The crisis is this: The world is about to be struck by a comet. A mysterious figure, Nekrotsar (the corpse emperor?), claiming to be Death, Le Grand Macabre, the Horseman of the Apocalypse et al., arrives in the kingdom of Breughelland to tell its frivolous people of imminent catastrophe. Though they do not actually doubt him, they are rather distracted by their own problems — marital dissension, political turmoil, all that stuff, as in one of the huge, complicated paintings of Breughel or Bosch. Death can’t get no respect. Finally an everyman named Piet the Pot gets the hapless Horseman so drunk that he can’t find his horse or his scythe. He sleeps through the midnight deadline. The characters find that being dead is just like being alive — only the hapless Nekrotsar actually perishes, of chagrin at the failure of his mission. Two naked innocents proclaim the saving power of love, which the composer takes no more seriously than the sinister power of death. Life goes on. What else should it do?
For the record, Nekrotsar - who enters just before the Apocalypse, down the aisle, in a Dance of Death procession accompanied by fluttering flags and a squealing woodwind parody Death March - was sung and performed as a tragic figure, noble but unappreciated, by the very funny Eric Owens. Piet the Pot was Mark Schowalter, a Met stalwart who has never before been able to display his elegant tenor at any length. Astradamors, the henpecked royal astrologer, was sung and acted to gross perfection by Wilbur Pauley, a stalwart of the Early and Modern music scenes for nearly thirty years now (I’ve heard him sing Handel, Corigiliano, Xenakis and Meredith Monk), still limber and sonorous after all these years. Melissa Parks sang his sadistic wife. (Could these outrageous scenes actually have been performed in New York in 1977? Downtown yes, but at Lincoln Center?) Peter Tantsits and Joshua Bloom were the foul-mouthed politicians; Renée Tatum and Jennifer Black were the innocently naked lovers whose message of hope seemed no more serious than anything else. Whoever was in charge of casting this piece - was it Maestro Gilbert? - found a troupe ready to do anything, and ready to make it sound lovely whenever the whimsy of staging and story made eyes droop.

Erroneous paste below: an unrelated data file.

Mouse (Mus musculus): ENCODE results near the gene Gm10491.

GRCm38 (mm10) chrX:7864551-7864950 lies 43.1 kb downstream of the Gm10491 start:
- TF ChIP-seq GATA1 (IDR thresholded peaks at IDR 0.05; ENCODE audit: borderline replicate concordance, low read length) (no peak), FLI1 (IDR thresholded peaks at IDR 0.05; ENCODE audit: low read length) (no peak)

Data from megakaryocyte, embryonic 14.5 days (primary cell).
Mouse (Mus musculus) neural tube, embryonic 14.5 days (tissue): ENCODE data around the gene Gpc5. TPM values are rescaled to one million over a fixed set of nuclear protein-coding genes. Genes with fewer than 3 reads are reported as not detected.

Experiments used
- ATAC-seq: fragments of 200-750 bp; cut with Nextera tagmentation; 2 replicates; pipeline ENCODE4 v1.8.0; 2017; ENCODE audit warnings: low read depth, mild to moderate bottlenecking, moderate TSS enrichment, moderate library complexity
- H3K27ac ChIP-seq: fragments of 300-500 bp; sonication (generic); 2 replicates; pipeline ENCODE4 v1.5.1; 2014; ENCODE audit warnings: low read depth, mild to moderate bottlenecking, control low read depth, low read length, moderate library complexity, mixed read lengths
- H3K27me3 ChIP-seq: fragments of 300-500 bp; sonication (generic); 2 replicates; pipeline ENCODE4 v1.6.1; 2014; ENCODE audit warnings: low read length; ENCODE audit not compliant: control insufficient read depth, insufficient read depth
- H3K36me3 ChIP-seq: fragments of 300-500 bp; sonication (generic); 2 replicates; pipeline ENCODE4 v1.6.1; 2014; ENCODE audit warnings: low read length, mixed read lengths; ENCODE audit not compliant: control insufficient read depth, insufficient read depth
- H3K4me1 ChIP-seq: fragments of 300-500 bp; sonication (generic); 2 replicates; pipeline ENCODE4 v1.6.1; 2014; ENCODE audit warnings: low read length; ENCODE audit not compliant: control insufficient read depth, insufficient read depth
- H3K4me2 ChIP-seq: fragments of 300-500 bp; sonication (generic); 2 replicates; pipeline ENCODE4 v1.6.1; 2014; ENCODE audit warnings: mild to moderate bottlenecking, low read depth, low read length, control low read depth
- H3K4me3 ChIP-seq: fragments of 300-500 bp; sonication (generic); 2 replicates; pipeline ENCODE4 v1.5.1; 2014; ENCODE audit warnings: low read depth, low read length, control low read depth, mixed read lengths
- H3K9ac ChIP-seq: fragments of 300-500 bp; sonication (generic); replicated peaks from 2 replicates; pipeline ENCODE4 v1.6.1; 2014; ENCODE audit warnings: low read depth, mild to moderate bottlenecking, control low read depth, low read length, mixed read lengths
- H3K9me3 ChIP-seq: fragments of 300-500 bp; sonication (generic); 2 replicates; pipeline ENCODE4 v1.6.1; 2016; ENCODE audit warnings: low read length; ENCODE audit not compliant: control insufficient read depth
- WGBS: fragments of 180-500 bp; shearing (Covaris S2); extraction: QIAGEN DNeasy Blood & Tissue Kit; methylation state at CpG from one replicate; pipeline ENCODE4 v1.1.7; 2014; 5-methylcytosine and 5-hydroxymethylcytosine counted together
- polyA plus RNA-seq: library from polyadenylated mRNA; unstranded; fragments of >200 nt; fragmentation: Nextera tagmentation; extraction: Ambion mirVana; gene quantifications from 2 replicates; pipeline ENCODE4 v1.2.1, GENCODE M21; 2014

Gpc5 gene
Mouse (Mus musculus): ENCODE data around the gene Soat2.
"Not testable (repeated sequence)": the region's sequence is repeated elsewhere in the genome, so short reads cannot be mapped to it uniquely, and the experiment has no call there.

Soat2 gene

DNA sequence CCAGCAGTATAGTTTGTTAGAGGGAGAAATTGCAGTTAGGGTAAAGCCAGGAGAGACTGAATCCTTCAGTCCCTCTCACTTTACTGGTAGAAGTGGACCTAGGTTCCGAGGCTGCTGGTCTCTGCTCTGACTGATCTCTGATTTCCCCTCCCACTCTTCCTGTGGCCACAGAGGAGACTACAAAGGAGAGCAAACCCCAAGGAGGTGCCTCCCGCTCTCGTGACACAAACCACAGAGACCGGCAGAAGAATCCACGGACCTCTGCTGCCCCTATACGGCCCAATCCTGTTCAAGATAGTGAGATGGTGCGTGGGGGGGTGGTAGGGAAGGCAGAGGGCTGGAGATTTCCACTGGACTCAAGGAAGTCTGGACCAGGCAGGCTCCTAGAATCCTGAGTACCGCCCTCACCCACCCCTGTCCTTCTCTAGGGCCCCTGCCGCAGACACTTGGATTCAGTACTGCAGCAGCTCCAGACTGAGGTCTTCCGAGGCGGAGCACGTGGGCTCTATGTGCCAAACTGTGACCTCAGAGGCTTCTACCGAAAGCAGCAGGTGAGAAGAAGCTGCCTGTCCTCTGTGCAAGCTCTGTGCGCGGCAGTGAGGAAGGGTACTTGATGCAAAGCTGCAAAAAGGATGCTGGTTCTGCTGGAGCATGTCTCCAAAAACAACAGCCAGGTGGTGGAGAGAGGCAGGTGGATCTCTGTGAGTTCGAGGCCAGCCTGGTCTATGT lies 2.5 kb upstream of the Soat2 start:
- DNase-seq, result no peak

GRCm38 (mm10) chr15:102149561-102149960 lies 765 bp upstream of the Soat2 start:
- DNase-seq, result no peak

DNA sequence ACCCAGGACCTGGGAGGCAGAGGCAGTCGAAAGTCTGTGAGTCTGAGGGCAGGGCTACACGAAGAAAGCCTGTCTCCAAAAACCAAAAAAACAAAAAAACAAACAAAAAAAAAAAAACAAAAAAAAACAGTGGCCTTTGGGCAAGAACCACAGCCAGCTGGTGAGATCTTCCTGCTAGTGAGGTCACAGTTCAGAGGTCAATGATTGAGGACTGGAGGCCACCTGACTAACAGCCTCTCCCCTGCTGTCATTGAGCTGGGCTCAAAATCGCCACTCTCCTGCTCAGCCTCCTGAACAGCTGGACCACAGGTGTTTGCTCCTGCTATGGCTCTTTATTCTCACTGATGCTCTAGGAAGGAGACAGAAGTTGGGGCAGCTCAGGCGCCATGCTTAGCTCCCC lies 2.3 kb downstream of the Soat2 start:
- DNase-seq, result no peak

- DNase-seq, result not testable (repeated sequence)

The lovers. After ogling Amanda (Jennifer Black, left) and Amando (Renée Tatum), Piet returns to his wine, and the couple searches for a quiet place to enjoy each other. “Ligeti gives [the lovers] melismatic intertwining melodies against the astringent harmonies of the orchestra, which this pair sang beautifully,” wrote The New York Times.
For this nonsensical story with its Lewis Carroll-worthy characters, Ligeti created a score every bit as foolish in a sumptuous style, as if sending up the pretensions of grand opera and of every great musical Requiem — which is just what he was doing. One prelude is composed for car horns; another for doorbells. The astrologer’s sadistic wife whips him mercilessly throughout their duet on the joys of married life. Piet, the astrologer and Death sing a drinking song that really sounds drunk.
A group called Giants Are Small created the animations and projections, usually right on stage, before our very eyes - permitting Mr. Owens and Mr. Costanzo to insert their heads in the midst of dioramas that were then projected above the stage to comic effect. The orchestra made thrilling and often lovely things out of a score that seldom lingered long enough in any one place to bore. It was a night at the Philharmonic like no other - except the other two performances and the dress rehearsal. A whole raft of introductions and alluring come-ons surrounded this manifestation; plainly the orchestra understands the use of modern media to entice as well as to entertain.
Has there been any serious, multidisciplinary examination of the effect of the Third World War on the arts?
A toast to the end of the world. With Astradamors, Go-Go, and Piet at his side, Nekrotzar falls under the influence of an all-too-earthy pastime of Breughelland’s citizenry — wine, which causes him to lose track of time and the upcoming stroke of midnight, the deadline for the world's end.
What Third World War? you reply. You remember—the nuclear one that destroyed (or at least undermined) all life on earth. It never actually occurred (so far as I know), but for many years everyone half-expected it. Great heaping piles of useless weaponry were stocked by both sides, and many a film (Dr. Strangelove, On the Beach, A Boy and His Dog), novel (Alas Babylon, A Canticle for Leibowitz, Cat’s Cradle) and folk song (“We Will All Go Together When We Go,” “The End of the World As We Know It”) loomed large in our culture. This pervasive sense of doom, I suspect, gave rise to György Ligeti’s only opera, composed between 1974 and 1977 and revised in 1996.
Doom is predicted hourly. It is proper to have a musical expression of it. The world may end in bangs or whimpers, but Ligeti’s “It will end and not end, and no one will be surprised,” makes more sense than either one.